What it means to live in a dumbocracy – and why I prefer a pretentious elitist to a dangerous populist

US presumptive Democratic presidential candidate Hillary Clinton makes a campaign stop and speech in Los Angeles, California, earlier this month. (Mike Blake/Reuters)

US presumptive Democratic presidential candidate Hillary Clinton makes a campaign stop and speech in Los Angeles, California, earlier this month. (Mike Blake/Reuters)


I have a pretty good understanding of politics for someone with absolutely no interest in the subject – but when an analyst recently called Donald Trump a populist instead of just saying he was popular, I had to look it up.

Google told me a populist was someone who sought the interest of ordinary people and that it formed part of a bigger concept called populism. The world’s biggest search engine went on to explain that populism had absolutely nothing to do with the ridiculous number of seasons Pop Idol has been on the air and everything to do with ordinary people voting for change.

The term populism seemed to be very popular and Google also revealed a number of related articles, including one from the Washington   Post that told the tragic tale of how the ordinary people of Britain frantically googled the European Union straight after voting emphatically to leave the EU.

Based on the article – and the fact that I have a pretty good understanding of politics – it seemed to me that populism had a much stronger connection with stupidity than simply being ordinary, and that the real definition of populism should be: when   dumb people vote. Google didn’t have anything of substance under “when dumb people vote” and we agreed to disagree.

Invigorated by all the new knowledge, I decided to look up another concept I’m struggling with – democracy – to see how it compared with populism.
Google defined a democracy as a system of government by the whole population, which sounded similar to populism in every sense and didn’t give me any new knowledge.

The internet clearly didn’t have a clue and I decided to stick it to the nerds at Google and turned my focus to the scholars of Leiden and Princeton universities instead.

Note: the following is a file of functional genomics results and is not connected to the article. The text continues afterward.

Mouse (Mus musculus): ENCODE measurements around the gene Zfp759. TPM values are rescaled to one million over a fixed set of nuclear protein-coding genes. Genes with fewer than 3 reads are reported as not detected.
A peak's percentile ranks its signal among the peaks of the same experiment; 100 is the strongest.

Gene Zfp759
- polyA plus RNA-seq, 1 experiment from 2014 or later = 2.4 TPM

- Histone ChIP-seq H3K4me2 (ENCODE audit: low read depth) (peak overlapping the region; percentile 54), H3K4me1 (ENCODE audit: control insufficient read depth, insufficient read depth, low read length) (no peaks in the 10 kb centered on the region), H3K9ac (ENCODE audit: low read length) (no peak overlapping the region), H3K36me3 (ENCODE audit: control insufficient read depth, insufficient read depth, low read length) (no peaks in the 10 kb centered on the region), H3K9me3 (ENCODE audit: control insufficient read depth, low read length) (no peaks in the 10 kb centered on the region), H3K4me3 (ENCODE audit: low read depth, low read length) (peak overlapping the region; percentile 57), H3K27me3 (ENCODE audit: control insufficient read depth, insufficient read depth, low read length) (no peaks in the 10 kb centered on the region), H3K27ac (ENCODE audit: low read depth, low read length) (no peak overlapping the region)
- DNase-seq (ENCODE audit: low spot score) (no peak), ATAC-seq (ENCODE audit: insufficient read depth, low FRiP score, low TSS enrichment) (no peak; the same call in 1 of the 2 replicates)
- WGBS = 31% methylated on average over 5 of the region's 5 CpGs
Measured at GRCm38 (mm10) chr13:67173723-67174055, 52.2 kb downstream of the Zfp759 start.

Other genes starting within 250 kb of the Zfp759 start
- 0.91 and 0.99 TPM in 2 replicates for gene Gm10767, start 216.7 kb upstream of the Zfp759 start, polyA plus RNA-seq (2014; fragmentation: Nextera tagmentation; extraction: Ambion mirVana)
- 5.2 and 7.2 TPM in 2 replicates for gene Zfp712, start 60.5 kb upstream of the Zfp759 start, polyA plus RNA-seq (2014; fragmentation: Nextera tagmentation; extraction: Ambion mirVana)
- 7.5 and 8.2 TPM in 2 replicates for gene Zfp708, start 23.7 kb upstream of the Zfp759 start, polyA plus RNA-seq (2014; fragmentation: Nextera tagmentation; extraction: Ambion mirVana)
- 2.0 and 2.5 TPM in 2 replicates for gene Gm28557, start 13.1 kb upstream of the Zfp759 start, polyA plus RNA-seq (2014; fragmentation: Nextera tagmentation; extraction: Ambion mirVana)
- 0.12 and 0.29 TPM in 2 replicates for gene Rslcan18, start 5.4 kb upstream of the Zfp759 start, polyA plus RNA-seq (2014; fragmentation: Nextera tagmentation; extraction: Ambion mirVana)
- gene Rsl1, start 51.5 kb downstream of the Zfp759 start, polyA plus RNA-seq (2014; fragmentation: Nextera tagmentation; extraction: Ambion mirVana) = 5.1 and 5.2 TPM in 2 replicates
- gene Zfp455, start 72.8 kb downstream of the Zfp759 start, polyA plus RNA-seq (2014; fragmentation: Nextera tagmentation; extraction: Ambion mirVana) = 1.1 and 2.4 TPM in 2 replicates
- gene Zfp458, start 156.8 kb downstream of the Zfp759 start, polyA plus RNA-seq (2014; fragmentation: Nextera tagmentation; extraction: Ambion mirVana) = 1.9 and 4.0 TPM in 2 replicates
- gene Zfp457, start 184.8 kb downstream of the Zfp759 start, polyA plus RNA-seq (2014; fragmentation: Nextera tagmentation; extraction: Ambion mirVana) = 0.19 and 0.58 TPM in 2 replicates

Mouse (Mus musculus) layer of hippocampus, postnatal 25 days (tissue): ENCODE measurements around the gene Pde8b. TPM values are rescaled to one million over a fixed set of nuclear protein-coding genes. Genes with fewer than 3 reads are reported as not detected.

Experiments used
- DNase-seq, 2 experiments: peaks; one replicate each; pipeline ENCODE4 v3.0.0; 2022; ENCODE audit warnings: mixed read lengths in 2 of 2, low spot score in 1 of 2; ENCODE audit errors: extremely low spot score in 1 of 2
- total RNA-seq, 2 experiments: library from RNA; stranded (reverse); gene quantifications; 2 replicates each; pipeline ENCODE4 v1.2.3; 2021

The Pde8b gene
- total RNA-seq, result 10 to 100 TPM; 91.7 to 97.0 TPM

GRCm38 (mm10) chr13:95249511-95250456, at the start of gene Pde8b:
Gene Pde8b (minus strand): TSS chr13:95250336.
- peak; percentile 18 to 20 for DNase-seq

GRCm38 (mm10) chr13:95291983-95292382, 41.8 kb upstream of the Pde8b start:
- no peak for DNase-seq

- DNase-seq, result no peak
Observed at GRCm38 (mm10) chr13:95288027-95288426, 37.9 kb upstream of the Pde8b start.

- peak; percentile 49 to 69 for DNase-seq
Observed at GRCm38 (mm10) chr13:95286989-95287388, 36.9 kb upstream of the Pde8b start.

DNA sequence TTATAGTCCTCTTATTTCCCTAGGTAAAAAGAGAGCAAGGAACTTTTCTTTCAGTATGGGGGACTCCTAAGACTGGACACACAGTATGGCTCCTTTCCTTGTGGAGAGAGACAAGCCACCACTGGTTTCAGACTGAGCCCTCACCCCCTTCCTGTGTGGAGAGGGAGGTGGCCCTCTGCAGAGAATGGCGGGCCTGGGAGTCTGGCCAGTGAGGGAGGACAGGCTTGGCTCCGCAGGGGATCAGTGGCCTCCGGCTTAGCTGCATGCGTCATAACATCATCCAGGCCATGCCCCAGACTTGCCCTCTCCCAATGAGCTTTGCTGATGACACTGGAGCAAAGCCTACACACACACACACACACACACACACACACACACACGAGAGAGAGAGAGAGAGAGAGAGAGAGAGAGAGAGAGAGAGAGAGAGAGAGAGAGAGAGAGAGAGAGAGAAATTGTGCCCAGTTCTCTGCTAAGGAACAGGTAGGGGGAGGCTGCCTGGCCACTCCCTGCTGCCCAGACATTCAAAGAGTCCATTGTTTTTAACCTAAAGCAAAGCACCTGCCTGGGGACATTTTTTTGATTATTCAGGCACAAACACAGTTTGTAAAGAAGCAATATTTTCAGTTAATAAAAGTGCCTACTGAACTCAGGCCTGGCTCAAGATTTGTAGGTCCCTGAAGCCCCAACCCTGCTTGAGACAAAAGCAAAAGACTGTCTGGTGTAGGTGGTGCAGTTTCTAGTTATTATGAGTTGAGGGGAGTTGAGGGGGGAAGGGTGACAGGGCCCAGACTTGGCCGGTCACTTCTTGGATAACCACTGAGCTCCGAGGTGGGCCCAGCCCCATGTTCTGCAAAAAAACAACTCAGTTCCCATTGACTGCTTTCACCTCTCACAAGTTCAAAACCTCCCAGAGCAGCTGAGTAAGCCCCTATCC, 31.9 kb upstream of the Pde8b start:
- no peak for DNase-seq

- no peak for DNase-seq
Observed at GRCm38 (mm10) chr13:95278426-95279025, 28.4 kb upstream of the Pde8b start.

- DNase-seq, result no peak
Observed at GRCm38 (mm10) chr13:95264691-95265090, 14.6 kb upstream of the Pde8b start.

In an unfinished draft of a chapter of his paper titled Populist   Democracy vs Party Democracy Peter Mair, a political scientist at Leiden University, quoted Philip Pettit, professor of politics and human values at Princeton University, as saying he prefers the benefits of institutional pluralism and deliberation against a more populist model in which the demos rules about without constraint.

The sentence didn’t immediately slot into my political frame of reference, but after considerable delib- eration of my own, I decided Pettit meant that, for a democracy to function properly, all the clever people should drown out all the dumb people with sound arguments to make sure the dumb people don’t run amok.

It didn’t sound very democratic, but based on what’s happening in Britain and the United States right now, Pettit might be spot on, albeit blatantly elitist – and if I had to choose between a pretentious elitist and a dangerous populist I’d go for the elitist every day of the week.

I don’t know whether Hillary Clinton has the pipes to drown out Trump or whether her supporters have enough Mace to stop his.

I don’t know how Britain could have left the EU when the world is becoming more connected. And I don’t want to say people who vote without thinking are dumb, but they are.

In his latest paper, titled   Democracy, What is it Good For?, Peter Mair’s cousin, Carl Mair, concluded the whole democratic system is flawed because some people are simply smarter than others, which means the outcome of every referendum will hinge on how many people went to the trouble of googling EU before voting to leave the EU.

Mair also expressed regret at having entered the field of political science in the first place and outlined his plans to emigrate to China where politics still seemed to make sense.

JS Smit

JS Smit

JS Smit is a Cape Town-based freelance writer. Formally trained as a copywriter, he took a break from ads in 2010 to write a blog for the Mail & Guardian's Thought Leader and since 2015 has written for the Mail & Guardian. Read more from JS Smit

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